December 25th, 2011 §
December 13th, 2011 §
Is known as the Cold Moon. Which was appropriate as it coincided with a cold spell that left the frost unmelted on the North side of the house for two days straight.
December 9th, 2011 §
After the cardboard went down, I trekked into the woods to raid the pile of soiled guinea house bedding.
I found lots of nice worms in this material—no doubt because I recently released my “house worms,” which I’d kept in worm bins for the last four years, here.
That layer was followed by a good 8″-12″ of straw.
With this addition my beds were definitely what you’d call “raised!”
Finally I applied a thin layer of compost on top of the straw, mainly to hold it in place and to help seal in moisture. I also went ahead and mulched under two beds of winter greens, but not before I harvested the last kale and bok choy. I left only one bed untreated—figuring it will provide an interesting control!
And so with some gift compost, old boxes, and a couple of bales of straw—along with several weekends of nonstop shoveling and wheelbarrowing—I’m left with an overuse injury in my elbow and what looks like a graveyard in my pasture.
The best part is that now all I have to do is let the garden sit for the next five months while the worms and bacteria and microorganisms do their good work. Come April, I hope to be sowing spring greens in rich hummus.
I’ll report back next spring and let you know how my first sheet mulch performed!
December 6th, 2011 §
Since late October I’ve been working on putting the garden to bed for winter. As I started to explain in this post, in year’s past I just ripped out the frost-blackened vegetation and made sure there was a thick layer of straw on the ground before abandoning the garden over winter. That worked well, but with this new garden I wanted to try harder. I also sensed that my soil fertility might be low. I know that soil is something that’s built over time, but I believe that some of the trouble I had with insects could be resolved by improving soil fertility, which leads to more resilient plants that are better able to defend themselves. Enter sheet mulching.
I’d read about sheet mulching in Gaia’s Garden, what some consider to be the Bible of permaculture, and which I found to be one of the best books I’ve read on gardening. I came to the conclusion that sheet mulching is basically creating the optimal home for worms to set up housekeeping, and as a big fan of the power of worms for improving soil, I was sold.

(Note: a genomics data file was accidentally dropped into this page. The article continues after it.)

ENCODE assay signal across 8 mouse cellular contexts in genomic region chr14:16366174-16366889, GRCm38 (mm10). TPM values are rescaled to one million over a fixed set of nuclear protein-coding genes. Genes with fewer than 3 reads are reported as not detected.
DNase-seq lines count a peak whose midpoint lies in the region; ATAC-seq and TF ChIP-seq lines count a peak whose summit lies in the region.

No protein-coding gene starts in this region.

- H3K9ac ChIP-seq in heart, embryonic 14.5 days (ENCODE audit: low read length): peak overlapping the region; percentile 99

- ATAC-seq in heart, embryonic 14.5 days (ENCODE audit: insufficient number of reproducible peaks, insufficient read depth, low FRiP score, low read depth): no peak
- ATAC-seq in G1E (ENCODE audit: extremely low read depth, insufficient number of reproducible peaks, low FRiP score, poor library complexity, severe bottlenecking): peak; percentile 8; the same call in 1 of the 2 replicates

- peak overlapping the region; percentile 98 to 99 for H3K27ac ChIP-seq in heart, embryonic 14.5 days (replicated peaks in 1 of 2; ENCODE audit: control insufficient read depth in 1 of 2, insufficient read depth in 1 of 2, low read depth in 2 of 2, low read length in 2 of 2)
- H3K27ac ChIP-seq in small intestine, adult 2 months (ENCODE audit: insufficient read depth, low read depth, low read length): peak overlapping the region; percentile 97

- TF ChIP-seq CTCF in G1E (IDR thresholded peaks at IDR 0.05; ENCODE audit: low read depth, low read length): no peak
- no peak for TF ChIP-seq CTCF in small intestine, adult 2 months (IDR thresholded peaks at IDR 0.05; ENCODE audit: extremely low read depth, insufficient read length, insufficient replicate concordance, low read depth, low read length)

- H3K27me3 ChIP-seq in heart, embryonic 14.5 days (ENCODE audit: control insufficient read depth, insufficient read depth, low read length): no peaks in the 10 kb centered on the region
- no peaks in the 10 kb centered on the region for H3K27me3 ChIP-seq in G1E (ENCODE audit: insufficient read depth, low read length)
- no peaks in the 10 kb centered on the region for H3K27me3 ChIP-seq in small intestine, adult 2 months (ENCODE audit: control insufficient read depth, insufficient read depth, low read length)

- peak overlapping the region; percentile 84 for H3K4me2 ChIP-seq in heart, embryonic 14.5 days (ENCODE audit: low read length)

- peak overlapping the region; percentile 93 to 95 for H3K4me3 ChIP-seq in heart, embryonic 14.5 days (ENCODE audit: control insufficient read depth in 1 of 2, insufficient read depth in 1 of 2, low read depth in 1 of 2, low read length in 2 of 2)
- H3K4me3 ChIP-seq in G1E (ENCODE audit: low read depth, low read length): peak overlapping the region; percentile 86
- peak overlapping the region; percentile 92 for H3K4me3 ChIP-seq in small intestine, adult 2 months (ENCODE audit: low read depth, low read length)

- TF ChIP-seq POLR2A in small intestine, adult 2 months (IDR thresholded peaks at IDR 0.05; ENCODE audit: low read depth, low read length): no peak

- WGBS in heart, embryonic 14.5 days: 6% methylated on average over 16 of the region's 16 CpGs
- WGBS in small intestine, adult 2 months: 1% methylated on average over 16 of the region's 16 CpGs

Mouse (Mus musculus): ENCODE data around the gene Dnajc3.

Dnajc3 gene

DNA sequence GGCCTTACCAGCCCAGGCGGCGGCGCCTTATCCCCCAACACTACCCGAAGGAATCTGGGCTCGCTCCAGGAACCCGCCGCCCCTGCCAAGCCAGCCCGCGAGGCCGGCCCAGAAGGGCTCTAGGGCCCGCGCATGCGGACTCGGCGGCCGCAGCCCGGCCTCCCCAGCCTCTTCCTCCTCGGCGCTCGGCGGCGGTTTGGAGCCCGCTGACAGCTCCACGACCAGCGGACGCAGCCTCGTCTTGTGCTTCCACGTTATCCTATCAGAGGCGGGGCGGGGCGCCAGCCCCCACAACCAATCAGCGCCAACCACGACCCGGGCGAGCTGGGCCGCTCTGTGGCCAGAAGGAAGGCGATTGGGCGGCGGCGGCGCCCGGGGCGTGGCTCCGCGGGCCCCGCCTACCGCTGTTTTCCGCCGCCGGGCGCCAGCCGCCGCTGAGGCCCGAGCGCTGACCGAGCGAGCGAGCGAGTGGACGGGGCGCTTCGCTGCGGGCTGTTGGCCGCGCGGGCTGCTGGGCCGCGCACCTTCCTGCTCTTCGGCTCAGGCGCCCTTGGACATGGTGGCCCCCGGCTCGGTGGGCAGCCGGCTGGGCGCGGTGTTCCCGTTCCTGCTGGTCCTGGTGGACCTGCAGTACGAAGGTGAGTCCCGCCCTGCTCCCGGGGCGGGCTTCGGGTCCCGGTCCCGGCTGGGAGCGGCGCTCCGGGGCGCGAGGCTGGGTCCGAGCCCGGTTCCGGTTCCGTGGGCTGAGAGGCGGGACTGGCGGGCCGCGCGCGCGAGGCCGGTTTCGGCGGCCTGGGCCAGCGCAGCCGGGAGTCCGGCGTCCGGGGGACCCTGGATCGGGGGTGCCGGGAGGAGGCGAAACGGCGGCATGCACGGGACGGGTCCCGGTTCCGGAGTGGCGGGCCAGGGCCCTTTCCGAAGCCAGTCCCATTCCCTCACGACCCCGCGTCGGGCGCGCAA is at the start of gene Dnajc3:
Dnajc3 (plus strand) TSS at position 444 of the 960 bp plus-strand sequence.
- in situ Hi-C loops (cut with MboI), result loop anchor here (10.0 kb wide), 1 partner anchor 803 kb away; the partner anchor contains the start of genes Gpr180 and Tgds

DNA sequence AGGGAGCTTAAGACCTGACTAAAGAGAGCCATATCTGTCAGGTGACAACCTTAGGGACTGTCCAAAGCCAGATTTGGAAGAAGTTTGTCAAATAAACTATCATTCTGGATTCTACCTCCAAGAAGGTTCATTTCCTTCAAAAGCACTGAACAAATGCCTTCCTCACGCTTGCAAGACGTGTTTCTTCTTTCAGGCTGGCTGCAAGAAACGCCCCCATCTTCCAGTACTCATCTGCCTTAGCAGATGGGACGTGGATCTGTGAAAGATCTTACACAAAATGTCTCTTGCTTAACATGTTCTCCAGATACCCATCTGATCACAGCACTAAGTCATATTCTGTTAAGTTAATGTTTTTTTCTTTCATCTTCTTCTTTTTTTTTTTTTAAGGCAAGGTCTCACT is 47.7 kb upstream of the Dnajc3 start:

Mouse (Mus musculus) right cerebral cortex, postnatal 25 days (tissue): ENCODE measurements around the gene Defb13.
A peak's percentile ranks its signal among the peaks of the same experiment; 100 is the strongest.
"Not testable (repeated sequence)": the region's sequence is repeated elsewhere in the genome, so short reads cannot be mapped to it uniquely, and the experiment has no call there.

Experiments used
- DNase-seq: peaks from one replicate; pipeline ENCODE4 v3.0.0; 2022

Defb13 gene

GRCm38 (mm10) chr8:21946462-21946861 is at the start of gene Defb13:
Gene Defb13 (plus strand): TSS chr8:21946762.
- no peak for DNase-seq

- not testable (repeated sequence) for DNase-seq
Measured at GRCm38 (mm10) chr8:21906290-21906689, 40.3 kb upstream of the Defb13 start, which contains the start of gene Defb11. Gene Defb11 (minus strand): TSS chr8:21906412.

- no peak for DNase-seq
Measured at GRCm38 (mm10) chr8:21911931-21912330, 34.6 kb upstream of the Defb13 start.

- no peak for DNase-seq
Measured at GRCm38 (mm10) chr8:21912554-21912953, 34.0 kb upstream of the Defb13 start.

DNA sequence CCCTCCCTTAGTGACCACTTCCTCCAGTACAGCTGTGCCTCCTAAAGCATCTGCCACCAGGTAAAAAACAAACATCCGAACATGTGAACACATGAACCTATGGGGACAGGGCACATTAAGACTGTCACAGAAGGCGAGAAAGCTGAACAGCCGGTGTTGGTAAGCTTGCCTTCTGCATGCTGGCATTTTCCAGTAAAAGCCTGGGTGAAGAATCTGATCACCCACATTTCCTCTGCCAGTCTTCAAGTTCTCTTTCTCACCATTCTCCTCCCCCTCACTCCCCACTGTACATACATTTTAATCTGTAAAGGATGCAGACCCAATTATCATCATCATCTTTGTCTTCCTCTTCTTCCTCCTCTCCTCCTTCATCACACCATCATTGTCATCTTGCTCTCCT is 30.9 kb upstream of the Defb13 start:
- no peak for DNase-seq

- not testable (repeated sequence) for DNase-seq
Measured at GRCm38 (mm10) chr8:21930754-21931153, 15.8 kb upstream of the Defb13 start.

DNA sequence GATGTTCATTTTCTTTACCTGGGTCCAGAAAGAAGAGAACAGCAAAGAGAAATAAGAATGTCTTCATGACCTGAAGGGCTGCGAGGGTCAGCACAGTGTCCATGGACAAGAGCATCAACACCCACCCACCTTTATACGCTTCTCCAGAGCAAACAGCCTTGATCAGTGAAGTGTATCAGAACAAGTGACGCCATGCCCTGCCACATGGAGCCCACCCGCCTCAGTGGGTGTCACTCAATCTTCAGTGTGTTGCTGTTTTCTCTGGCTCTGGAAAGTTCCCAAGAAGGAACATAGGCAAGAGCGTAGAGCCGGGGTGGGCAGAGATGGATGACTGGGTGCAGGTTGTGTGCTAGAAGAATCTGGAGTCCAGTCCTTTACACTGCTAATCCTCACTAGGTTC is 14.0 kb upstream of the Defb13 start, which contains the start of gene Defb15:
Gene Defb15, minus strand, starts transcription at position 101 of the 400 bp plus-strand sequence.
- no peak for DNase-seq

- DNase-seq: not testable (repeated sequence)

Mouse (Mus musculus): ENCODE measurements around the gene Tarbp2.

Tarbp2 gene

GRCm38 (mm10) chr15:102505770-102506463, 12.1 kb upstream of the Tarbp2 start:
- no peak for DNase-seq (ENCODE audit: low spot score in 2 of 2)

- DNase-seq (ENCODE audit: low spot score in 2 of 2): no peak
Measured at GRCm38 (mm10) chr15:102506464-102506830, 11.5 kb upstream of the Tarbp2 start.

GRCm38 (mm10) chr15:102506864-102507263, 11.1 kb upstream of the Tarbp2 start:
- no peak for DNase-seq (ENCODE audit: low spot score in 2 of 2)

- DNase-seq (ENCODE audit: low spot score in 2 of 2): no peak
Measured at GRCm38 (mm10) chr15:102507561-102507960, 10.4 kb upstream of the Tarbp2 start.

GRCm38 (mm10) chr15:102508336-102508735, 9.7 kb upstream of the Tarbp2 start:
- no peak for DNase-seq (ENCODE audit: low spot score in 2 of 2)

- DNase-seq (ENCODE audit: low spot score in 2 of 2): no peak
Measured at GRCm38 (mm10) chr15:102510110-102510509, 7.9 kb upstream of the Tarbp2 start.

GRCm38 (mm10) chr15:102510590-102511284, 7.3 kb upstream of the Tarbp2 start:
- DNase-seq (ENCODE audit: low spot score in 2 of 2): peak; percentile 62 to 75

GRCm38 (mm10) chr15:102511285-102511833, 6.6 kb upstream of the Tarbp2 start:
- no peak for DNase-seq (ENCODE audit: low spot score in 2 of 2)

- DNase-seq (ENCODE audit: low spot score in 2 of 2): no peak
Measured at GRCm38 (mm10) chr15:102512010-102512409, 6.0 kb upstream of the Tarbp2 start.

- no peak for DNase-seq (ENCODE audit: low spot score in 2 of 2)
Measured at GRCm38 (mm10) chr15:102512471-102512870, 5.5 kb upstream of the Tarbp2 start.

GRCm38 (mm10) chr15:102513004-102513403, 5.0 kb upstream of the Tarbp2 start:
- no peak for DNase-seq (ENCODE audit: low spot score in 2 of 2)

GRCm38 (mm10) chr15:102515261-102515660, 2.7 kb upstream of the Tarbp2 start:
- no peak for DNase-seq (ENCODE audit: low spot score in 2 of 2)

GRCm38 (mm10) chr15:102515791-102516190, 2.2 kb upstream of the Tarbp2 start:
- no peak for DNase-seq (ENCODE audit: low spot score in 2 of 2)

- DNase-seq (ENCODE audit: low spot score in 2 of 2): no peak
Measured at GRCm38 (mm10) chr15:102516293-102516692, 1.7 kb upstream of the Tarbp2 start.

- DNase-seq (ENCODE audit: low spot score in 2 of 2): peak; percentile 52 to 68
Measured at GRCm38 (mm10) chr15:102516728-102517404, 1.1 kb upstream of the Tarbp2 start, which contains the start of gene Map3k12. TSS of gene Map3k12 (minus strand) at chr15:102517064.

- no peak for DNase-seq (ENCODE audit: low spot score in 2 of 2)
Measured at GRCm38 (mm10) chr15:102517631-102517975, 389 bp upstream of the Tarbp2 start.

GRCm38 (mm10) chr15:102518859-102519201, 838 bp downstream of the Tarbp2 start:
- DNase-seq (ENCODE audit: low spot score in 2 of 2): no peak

First I pulled out the really big, tough dead plants—the tomatoes and the toughest parts of the dead dahlias. I cut the rest of the lightweight vegetation to the ground and left it lying in the beds for a layer of nice, nitrogen-rich greens. I still had three beds producing winter greens and salad lettuce under row covers and plastic, so I left those standing.
Next came even more high-nitrogen material—first a nice scattering of blood meal, much to the delight of the dog who was helping me assemble my sheet mulch, and then I added a thin layer of grass clippings I raked out of the field.
Then I shoveled on a thick layer of well-rotten horse manure compost, delivered by my dad from his private stash.
Finally it was time for the fun part: adding the cardboard boxes. If one were sheet mulching over existing turf, the boxes would form a light-impenetrable barrier that would smother all existing vegetation. I was working with already-prepared beds so I wondered if this was necessary. But then I remembered how much the worms I kept in worm bins loved cardboard—and my herbalism teacher mentioned that worms are attracted to tasty sugars in the cardboard and work their way through all the layers of sheet much to get to the banquet—and by doing so create rich soil.
So down went the boxes, some of which I’d had for almost ten years and that had seen me through cross-country moves. In the small apartments I lived in before moving here I’d kept these boxes stashed under my bed, always ready for the next move that undoubtedly was just a couple of years away. There was something so sweet about finally retiring these boxes and using them to build the future of the food for this home.
Another important tip for sheet mulching—lots of water. Each layer needs to be soaked with water so that the worms are well-plumped and everything gets nice and rottey and just right for decomposition.
Stay tuned for the finished project later this week…